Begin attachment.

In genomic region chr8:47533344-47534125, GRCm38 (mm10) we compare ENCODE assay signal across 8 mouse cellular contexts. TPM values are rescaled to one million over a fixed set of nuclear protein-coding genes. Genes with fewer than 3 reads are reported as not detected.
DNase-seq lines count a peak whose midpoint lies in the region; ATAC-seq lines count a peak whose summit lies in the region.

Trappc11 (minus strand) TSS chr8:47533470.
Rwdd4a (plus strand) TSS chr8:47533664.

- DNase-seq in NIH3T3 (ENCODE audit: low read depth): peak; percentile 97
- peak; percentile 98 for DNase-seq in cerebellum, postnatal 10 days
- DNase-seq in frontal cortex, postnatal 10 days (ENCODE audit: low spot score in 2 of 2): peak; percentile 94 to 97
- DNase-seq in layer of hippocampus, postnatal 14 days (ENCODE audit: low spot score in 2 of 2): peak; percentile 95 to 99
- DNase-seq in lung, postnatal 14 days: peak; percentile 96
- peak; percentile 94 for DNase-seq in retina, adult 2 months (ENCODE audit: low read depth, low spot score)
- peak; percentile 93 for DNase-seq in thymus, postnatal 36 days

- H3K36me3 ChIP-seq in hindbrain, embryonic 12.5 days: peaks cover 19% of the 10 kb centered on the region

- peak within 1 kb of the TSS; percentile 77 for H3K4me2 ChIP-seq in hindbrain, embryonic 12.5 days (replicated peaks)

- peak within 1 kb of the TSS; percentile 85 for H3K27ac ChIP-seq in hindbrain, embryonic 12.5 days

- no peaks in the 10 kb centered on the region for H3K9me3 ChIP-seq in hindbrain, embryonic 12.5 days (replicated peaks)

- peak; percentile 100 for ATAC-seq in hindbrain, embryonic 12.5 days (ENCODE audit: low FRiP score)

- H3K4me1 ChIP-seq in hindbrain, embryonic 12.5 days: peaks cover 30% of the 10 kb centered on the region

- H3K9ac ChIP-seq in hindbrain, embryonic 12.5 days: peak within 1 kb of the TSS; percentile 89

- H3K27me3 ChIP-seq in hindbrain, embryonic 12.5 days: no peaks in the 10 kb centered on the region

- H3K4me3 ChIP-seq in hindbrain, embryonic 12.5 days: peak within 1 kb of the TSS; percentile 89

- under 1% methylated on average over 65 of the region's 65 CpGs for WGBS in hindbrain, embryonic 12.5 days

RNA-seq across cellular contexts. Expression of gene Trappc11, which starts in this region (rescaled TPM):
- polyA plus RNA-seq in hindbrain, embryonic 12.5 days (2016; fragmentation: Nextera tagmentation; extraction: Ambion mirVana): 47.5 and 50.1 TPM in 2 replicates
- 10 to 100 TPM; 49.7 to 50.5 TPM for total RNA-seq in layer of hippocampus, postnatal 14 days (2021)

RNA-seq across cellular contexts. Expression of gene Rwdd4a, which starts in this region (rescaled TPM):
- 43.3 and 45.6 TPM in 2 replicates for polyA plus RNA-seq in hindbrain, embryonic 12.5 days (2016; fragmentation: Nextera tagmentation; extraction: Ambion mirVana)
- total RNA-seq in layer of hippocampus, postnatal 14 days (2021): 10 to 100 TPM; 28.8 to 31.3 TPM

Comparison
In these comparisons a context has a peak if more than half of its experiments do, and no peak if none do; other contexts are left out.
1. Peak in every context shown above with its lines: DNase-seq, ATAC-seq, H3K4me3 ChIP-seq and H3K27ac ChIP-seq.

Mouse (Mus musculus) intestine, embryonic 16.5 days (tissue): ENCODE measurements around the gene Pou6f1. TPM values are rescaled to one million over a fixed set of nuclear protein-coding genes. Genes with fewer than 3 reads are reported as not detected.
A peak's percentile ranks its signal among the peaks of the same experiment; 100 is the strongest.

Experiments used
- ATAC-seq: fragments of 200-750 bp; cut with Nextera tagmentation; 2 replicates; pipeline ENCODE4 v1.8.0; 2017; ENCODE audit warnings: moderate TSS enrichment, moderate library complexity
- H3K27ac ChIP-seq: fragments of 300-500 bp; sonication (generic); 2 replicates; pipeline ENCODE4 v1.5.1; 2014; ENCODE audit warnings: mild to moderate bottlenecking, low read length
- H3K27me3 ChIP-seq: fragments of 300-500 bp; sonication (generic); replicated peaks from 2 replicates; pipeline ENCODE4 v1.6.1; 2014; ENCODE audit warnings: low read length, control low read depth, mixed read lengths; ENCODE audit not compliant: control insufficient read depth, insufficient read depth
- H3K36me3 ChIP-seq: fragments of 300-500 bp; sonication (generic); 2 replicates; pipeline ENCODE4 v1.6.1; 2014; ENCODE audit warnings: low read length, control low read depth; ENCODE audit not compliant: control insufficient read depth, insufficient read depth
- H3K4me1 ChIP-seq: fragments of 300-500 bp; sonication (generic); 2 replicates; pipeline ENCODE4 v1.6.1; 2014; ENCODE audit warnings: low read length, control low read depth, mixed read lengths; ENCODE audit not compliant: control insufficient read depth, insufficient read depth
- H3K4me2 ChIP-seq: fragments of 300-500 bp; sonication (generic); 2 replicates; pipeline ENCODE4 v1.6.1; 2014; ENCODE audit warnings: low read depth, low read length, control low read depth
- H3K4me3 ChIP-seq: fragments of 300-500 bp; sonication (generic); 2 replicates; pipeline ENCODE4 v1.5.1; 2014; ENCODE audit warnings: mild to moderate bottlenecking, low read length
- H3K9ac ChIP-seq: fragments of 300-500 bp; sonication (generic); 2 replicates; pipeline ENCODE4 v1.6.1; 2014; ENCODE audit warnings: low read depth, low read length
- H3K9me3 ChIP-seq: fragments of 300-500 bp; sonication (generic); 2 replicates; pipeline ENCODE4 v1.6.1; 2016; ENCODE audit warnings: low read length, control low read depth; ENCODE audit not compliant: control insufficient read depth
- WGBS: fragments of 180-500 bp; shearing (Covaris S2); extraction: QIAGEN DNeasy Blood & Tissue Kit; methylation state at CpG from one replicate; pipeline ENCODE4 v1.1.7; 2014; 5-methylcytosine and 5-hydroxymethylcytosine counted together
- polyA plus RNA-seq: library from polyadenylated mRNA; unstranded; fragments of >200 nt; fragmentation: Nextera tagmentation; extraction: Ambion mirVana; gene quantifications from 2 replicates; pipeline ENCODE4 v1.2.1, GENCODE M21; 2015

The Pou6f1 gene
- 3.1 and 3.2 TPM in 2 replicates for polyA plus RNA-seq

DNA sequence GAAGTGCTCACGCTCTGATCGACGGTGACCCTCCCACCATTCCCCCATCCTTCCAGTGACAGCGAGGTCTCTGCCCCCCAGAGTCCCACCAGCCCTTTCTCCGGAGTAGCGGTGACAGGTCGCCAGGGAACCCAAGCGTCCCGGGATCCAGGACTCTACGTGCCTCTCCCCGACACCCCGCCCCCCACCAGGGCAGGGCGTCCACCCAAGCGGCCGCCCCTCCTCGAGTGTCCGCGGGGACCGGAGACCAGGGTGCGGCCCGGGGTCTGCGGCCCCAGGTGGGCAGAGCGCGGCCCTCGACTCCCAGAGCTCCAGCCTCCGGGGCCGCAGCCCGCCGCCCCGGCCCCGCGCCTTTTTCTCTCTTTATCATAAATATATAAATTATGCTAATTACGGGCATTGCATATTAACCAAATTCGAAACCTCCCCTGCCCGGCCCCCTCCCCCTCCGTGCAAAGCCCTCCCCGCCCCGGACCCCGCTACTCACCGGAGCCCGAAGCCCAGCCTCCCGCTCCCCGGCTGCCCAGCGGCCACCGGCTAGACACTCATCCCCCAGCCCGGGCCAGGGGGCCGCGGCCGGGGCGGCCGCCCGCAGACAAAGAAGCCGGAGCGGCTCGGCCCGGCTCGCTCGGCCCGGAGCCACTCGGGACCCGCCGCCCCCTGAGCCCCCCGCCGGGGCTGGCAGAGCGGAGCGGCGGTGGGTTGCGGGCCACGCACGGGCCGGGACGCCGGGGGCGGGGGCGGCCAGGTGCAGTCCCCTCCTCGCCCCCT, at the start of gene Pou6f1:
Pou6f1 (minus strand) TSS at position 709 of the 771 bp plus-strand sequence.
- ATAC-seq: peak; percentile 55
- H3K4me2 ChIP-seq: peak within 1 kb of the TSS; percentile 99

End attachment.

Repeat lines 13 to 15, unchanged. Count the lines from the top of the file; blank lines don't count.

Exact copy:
- peak within 1 kb of the TSS; percentile 77 for H3K4me2 ChIP-seq in hindbrain, embryonic 12.5 days (replicated peaks)

- peak within 1 kb of the TSS; percentile 85 for H3K27ac ChIP-seq in hindbrain, embryonic 12.5 days

- no peaks in the 10 kb centered on the region for H3K9me3 ChIP-seq in hindbrain, embryonic 12.5 days (replicated peaks)